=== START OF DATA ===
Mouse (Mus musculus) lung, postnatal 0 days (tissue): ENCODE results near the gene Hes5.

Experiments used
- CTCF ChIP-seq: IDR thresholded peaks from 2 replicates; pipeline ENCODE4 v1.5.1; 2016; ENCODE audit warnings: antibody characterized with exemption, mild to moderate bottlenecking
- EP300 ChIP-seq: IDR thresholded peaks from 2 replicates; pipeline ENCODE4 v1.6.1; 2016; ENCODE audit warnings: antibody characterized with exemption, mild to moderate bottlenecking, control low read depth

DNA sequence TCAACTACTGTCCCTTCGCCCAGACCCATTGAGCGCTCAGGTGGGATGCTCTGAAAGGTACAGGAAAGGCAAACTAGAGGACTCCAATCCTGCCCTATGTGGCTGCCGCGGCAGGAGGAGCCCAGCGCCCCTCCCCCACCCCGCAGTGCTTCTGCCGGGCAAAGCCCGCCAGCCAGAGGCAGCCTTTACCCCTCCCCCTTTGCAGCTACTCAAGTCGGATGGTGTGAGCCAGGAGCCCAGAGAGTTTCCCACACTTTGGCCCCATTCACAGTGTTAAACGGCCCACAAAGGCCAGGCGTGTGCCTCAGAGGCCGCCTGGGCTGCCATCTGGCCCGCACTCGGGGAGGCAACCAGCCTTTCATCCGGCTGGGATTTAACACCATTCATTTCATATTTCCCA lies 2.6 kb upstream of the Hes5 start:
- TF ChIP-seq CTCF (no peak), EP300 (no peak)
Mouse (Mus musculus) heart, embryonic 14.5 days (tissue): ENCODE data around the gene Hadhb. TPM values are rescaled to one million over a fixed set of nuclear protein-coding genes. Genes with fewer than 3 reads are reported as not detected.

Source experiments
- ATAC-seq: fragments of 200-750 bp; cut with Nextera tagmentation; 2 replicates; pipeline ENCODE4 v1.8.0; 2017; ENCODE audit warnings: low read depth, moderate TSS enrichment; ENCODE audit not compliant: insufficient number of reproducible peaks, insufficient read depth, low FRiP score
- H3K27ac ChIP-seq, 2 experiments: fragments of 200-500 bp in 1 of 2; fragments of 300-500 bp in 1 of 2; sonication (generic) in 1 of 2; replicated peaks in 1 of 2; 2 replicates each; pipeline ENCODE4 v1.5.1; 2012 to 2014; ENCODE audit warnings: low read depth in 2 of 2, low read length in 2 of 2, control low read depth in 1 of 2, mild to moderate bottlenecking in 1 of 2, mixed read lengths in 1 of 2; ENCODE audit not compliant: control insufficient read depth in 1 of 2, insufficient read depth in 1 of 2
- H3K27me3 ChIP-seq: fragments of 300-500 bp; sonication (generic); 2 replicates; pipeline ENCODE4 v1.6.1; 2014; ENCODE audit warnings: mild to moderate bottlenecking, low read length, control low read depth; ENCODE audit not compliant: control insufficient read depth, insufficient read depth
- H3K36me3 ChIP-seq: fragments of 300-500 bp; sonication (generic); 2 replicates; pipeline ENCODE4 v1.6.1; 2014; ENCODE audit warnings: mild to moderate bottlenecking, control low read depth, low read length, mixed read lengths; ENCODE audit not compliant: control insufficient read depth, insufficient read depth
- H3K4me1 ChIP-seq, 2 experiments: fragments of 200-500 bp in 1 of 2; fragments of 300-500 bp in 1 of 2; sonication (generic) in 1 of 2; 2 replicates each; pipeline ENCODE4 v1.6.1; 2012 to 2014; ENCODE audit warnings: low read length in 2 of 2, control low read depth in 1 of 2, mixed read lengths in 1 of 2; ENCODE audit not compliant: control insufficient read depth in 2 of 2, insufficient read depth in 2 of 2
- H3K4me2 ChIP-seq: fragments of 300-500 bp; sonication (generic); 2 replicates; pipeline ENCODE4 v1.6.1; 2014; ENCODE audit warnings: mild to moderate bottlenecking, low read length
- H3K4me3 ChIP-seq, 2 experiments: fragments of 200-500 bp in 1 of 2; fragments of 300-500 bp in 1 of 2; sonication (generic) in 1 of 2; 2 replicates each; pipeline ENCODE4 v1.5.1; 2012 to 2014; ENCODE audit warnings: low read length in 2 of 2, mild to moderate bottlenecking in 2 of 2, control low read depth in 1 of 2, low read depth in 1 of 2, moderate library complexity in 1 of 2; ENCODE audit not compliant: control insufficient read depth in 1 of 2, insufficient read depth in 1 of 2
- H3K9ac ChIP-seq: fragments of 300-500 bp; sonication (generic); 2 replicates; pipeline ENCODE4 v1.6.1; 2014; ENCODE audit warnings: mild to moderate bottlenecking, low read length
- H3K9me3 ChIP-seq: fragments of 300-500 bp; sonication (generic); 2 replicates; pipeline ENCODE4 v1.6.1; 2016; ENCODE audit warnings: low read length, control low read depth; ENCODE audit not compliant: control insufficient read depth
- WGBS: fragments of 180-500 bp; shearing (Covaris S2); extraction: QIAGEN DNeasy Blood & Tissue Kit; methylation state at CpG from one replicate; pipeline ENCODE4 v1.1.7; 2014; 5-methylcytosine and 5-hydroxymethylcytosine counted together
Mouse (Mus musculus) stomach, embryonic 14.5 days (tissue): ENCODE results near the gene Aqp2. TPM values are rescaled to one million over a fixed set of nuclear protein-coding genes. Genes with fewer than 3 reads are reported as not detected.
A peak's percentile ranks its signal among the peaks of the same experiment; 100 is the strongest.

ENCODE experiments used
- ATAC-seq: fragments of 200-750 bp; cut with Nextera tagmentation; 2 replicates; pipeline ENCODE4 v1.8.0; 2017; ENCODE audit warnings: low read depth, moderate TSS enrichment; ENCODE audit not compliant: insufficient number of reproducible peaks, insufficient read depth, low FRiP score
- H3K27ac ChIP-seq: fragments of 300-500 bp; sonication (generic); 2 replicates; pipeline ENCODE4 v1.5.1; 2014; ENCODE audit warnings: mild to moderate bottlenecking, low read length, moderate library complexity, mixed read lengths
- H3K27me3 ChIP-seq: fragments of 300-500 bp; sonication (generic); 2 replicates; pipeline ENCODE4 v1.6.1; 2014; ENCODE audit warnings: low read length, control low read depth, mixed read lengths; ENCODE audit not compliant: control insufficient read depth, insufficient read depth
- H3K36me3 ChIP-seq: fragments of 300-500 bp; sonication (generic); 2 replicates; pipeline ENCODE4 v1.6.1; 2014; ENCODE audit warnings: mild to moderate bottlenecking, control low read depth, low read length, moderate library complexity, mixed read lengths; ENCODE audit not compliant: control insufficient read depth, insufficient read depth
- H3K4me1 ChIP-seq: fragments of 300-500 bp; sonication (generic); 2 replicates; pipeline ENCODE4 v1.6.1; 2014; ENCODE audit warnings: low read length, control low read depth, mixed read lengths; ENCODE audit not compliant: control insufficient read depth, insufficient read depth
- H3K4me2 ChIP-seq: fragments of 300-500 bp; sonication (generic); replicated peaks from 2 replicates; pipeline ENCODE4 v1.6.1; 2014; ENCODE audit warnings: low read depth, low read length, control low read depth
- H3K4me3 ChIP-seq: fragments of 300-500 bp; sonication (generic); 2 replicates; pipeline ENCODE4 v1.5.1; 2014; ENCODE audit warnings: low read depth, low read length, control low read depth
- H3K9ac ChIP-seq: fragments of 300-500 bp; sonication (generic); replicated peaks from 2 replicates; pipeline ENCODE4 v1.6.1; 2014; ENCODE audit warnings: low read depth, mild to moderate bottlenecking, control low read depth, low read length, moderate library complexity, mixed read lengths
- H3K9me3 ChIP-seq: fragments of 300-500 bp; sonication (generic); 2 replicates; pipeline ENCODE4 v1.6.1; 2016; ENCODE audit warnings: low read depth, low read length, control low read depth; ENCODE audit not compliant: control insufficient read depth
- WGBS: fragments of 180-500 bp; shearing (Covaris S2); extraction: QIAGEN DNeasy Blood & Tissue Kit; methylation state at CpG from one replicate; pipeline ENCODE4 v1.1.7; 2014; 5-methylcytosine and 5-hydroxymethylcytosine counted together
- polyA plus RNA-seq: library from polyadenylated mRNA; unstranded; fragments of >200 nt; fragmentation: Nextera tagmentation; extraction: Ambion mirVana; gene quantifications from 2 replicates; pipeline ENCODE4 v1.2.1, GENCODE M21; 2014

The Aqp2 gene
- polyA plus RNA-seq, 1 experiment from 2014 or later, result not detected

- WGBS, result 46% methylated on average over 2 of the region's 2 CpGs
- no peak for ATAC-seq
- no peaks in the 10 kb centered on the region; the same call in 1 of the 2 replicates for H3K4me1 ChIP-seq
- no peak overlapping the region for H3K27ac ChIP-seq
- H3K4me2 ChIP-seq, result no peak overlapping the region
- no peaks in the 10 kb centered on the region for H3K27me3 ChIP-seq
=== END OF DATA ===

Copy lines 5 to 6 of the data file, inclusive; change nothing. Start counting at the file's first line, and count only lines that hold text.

DNA sequence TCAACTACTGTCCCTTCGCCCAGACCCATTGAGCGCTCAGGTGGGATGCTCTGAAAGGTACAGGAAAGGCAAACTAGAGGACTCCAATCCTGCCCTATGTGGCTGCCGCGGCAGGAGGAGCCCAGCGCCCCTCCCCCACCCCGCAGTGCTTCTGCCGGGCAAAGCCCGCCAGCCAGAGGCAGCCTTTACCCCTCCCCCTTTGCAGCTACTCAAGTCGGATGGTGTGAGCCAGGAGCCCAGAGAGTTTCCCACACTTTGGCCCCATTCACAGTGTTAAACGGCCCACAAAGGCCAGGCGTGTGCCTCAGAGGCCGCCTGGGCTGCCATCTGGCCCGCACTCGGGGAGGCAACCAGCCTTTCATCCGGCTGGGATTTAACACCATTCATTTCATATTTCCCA lies 2.6 kb upstream of the Hes5 start:
- TF ChIP-seq CTCF (no peak), EP300 (no peak)